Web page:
• Microbes go With the Flow (of Oxygen) in the Intestine

Microbes go With the Flow (of Oxygen) in the Intestine

The intestine contains a radial gradient of microbes that changes with the distribution of oxygen and nutrients, researchers report in the November issue of Gastroenterology. Further study of this distribution could provide information about activities of the microbiota in the healthy and inflamed intestine. The bacteria of the intestinal live in

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  • Can Mesalamine Prevent Diverticulitis Recurrence?

Can Mesalamine Prevent Diverticulitis Recurrence?

Mesalamine is no better than placebo in preventing recurrent diverticulitis, and is not recommended for its treatment, researchers conclude from 2 international phase 3 studies. The findings are published in the October issue of Gastroenterology. Diverticular disease is characterized by formation of small pouches (diverticula) that push outward through weak spots in the colon wall.  Diverticulitis

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Video: What is Causing the Serpentine Movement in this Man’s Abdomen?

In the August issue of Clinical Gastroenterology and Hepatology, physicians present a video of small bowel peristaltic movements visible from the outside of a patient with sigmoid volvulus. In their report, Foke van Delft and Elske Hoornenborg describe a 72-year-old Surinamese Hindustani man with diabetes, progressive abdominal pain, vomiting, shortness of

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Can a microRNA Control Inflammation in Patients With Ulcerative Colitis?

Loss of a non-coding RNA that regulates inflammation could contribute to development of ulcerative colitis (UC) in children, according to the October issue of Gastroenterology. UC and Crohn’s disease are chronic inflammatory bowel diseases that affect adults and children. These diseases are complex, and caused by combinations of genetic and

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How Can the Gut Microbiota Contribute to Liver Disease?

Microbes that reside in colons of obese individuals produce many compounds that could contribute to development of non-alcoholic fatty liver disease (NAFLD) and other complications of obesity, according to a study published in the July issue of Clinical Gastroenterology and Hepatology. Microorganisms living in the human intestine (gut microbiota) affect

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Is Medicine or Surgery the Best Treatment for Crohn’s Disease?

For patients with Crohn’s disease and intra-abdominal abscesses, nonsurgical and surgical management strategies result in similar rates of abscess recurrence and complications, according to the April issue of Clinical Gastroenterology and Hepatology. Crohn’s disease can progress from inflammation and ulceration to bowel damage that includes formation of abscesses, phlegmon, and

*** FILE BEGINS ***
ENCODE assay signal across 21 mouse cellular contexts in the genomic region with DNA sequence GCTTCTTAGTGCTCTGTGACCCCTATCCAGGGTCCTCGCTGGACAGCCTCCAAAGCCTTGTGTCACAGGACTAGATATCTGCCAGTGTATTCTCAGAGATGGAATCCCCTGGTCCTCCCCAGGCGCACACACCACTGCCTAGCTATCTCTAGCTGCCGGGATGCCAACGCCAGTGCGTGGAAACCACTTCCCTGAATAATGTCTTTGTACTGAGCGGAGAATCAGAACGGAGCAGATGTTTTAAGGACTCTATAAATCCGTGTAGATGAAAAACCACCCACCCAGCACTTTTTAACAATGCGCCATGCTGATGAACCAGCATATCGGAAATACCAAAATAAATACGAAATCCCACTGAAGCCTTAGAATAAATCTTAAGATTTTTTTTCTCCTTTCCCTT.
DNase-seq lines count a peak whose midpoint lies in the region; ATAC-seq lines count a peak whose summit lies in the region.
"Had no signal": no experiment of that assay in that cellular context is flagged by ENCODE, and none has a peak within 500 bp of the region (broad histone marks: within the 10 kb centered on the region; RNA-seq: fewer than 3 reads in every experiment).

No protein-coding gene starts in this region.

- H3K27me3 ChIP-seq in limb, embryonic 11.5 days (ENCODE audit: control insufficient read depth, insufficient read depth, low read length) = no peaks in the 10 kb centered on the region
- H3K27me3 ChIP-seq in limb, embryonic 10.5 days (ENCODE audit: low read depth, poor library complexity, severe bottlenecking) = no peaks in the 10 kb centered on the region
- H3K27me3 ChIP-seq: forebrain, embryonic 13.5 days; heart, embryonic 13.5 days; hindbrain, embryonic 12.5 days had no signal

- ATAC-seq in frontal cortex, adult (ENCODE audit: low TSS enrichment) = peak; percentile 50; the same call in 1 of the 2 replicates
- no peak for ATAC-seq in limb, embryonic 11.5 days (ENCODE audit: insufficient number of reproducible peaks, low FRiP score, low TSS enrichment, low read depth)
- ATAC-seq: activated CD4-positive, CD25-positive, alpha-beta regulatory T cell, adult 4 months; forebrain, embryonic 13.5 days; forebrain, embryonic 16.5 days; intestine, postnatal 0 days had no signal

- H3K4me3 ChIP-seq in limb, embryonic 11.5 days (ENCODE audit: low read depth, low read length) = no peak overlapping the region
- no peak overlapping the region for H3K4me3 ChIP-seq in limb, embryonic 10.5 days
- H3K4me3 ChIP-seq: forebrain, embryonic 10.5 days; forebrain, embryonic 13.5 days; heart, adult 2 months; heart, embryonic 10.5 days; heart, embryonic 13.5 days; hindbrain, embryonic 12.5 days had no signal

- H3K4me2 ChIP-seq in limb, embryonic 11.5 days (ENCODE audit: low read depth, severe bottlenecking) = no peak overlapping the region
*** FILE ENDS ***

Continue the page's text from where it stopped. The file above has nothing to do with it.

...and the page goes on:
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High Rate of Complications from Colectomy for Ulcerative Colitis

Twenty-seven percent of patients who are treated for ulcerative colitis by colectomy experience postoperative complications, according to a study in the November issue of Clinical Gastroenterology and Hepatology. Most patients with ulcerative colitis are successfully treated with medication, yet some have severe colitis attacks that can be life threatening. Approximately

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An Immune Culprit in IBD?

Patients with Crohn’s disease or ulcerative colitis have reduced levels of an important regulator of the immune response—the receptor for granulocyte-macrophage colony-stimulating factor (GM-CSF)—according to a study by Jonathan Goldstein et al. in the July issue of Gastroenterology. The inflammatory bowel diseases (IBD) ulcerative colitis and Crohn’s disease arise from

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Does Mucosal Healing Determine Which Patients Will Recover From Ulcerative Colitis?

Lack of mucosal healing, based on endoscopic analysis, identifies patients with ulcerative colitis (UC) who are not likely to respond to corticosteroid therapy, according to Sandro Ardizzone et al. in the June issue of Clinical Gastroenterology and Hepatology. In a prospective study, Ardizzone et al. followed 157 patients with moderate

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Surviving Childhood Cancer Increases GI Risks

Individuals who received therapy for cancer during childhood have an increased risk of developing GI complications later in life, according to Robert Goldsby et al. in the May issue of Gastroenterology. About 80% of children who receive cancer therapy survive more than 5 years; therapies can be especially toxic to

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